Reconstruction Context:  Museum Context

As a celebratory occasion to mark the one hundred year anniversary, the  case study in question  could be included in the forthcoming exhibition at the National Museum displaying a virtual tour of the tower. More specifically, the visitors would have the opportunity to  navigate themselves around the four rooms and floors of Yeats tower and the  landscape environment outside of the tower.

The National Library of Ireland could offer it’s audience a unique experience during the forth-coming exhibition by  allowing the visitors to become intimately acquainted with the tower exterior and it’s interior through a realistic viewpoint that will display the many textures and colours of the tower. Through additional multimedia means like Vue, Poser, Mudbox, the overall sense and aesthetic of the tower and its landscape [bridge, attached cottage, original features]  could be approached through visualisation, to give one a real sense of what the tower looked like during Yeats’ occupation

Available Data:

In order for the above modelling technique to be achieved, the data that is going to be utilised refers to drawings, photographic data-sets and correspondences relating to Thoor-Ballylee. Specifically, we are going to utilize Yeats’ collection form the National Library of Ireland from the below archive boxes:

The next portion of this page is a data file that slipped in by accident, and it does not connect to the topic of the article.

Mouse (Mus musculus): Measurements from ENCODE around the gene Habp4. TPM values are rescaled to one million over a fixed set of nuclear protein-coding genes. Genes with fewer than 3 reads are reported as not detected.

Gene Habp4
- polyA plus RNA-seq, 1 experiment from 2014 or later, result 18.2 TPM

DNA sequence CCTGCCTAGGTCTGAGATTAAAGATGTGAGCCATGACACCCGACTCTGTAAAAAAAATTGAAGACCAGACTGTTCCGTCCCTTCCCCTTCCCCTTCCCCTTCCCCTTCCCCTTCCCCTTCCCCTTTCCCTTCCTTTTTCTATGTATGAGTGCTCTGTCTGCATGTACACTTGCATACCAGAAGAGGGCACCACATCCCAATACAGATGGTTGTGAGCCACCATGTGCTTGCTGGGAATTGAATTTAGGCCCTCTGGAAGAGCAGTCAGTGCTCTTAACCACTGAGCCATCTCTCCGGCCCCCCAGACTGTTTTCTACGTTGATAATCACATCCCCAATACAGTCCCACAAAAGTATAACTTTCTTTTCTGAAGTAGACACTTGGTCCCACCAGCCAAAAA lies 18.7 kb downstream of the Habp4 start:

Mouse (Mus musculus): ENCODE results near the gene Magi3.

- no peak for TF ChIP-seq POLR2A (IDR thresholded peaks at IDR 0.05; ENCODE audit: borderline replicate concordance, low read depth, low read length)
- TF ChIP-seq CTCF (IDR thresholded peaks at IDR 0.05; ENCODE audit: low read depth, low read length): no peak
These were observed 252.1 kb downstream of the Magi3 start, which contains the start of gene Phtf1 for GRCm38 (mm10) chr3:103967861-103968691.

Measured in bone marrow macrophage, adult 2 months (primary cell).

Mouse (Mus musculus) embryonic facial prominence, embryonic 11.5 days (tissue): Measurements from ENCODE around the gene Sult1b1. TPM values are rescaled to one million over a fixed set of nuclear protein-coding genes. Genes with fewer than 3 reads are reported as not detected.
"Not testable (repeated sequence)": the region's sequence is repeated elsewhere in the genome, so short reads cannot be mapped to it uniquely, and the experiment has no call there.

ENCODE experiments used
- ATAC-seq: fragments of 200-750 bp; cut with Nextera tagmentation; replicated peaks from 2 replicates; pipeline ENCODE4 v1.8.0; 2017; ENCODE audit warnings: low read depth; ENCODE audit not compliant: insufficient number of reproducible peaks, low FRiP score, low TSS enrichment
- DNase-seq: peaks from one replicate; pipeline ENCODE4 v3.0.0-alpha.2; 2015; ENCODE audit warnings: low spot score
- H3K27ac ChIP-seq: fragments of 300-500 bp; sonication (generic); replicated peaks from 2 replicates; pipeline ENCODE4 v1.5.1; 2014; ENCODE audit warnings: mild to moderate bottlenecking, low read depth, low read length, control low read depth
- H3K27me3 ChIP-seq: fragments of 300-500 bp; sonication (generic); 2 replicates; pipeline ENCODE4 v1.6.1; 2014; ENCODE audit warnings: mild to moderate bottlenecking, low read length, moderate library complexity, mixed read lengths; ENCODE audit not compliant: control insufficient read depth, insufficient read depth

• MS 30,731: Materials relating to the restoration of tower at Thoor-Ballylee which includes photographs of the tower and as well Coole Park.
  • MS 30,860: Accounts and letters from architect Scott relating to Thoor-Ballylee and also sketches, plans etc. (32 pp., letters, 5 sketches/plans)
  • MS 30,881: Photostats of TS list of Thoor-Ballylee, furnishings etc (8 pp.)

in order to enrich our visualization both geometrical and with textural accuracy.


Hanley, Mary (Liam Miller ED.), Thoor Ballylee; home of William Butler Yeats. Edited by Liam Miller from a paper given by Mary Hanley to the Kiltartan Society in 1961. With a foreword by T.R. Henn.